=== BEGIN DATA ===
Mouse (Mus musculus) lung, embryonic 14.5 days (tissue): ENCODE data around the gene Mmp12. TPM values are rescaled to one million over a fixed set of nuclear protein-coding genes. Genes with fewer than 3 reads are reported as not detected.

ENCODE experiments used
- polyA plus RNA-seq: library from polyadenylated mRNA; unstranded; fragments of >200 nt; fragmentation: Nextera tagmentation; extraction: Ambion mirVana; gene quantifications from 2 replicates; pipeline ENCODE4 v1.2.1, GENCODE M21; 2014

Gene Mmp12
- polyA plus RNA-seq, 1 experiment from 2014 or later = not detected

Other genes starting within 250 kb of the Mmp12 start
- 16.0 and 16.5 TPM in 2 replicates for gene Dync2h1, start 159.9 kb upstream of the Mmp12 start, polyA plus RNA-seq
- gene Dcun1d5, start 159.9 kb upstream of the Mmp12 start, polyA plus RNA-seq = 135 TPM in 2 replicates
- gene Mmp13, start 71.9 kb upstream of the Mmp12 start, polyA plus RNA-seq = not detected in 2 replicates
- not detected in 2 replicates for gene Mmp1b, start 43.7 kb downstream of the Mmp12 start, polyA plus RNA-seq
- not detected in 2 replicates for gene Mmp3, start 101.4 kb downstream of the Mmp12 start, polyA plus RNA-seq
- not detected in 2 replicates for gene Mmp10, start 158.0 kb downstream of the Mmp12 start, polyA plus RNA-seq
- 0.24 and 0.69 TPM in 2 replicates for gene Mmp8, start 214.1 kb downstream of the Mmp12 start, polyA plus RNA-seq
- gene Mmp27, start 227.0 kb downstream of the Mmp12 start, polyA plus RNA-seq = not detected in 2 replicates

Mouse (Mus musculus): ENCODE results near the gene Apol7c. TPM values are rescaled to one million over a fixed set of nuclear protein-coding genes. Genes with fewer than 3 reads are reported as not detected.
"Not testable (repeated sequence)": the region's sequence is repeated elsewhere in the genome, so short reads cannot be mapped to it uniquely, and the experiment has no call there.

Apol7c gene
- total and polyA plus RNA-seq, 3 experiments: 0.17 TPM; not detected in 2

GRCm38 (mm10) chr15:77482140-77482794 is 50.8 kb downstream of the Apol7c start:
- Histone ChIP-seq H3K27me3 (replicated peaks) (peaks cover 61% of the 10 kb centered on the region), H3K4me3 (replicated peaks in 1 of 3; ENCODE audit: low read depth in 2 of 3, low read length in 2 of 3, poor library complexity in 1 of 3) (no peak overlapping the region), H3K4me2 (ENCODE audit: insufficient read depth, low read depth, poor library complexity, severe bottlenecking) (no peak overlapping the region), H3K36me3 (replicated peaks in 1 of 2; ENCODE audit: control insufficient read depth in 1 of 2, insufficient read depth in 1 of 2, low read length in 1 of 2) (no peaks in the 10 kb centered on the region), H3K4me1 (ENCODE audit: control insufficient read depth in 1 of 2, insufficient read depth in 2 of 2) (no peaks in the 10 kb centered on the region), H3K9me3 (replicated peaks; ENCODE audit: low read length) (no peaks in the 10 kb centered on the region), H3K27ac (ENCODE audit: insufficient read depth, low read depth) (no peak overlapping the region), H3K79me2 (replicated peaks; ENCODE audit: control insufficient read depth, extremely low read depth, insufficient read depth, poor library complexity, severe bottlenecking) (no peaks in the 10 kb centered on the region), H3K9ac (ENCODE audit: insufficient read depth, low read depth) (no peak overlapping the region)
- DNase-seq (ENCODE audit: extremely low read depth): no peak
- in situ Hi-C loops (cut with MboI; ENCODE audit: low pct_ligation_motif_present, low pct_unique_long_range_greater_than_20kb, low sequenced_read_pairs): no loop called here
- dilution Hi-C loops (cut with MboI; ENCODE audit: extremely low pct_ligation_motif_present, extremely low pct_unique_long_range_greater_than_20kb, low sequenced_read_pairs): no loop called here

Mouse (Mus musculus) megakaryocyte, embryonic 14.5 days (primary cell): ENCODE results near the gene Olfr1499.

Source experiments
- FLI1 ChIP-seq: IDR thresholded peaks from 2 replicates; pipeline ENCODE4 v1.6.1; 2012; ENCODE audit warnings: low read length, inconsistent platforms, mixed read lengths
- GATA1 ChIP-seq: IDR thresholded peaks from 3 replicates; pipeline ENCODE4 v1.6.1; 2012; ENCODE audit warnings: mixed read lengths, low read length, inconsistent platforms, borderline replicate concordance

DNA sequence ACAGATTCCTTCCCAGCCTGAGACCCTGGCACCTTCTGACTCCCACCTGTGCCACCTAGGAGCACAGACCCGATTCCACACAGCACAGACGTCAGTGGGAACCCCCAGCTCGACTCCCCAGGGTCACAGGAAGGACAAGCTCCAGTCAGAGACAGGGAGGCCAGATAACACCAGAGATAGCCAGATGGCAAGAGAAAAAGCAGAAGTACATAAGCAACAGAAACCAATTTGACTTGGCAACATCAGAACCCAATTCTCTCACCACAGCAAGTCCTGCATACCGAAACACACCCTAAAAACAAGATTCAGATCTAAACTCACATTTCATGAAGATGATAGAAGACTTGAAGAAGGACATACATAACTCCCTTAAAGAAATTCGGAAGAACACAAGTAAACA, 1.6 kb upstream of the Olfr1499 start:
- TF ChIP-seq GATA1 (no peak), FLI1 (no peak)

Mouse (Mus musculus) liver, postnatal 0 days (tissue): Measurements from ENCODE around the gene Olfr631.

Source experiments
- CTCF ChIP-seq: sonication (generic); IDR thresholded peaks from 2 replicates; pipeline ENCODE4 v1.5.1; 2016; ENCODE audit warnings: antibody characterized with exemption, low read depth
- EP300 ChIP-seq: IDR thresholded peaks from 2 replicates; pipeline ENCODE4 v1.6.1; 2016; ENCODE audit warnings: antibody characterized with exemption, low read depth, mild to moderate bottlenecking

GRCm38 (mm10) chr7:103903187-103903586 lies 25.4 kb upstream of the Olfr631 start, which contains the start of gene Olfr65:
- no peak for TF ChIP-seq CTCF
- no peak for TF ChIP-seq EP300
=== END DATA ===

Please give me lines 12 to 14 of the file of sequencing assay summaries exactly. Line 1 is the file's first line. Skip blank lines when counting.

- not detected in 2 replicates for gene Mmp10, start 158.0 kb downstream of the Mmp12 start, polyA plus RNA-seq
- 0.24 and 0.69 TPM in 2 replicates for gene Mmp8, start 214.1 kb downstream of the Mmp12 start, polyA plus RNA-seq
- gene Mmp27, start 227.0 kb downstream of the Mmp12 start, polyA plus RNA-seq = not detected in 2 replicates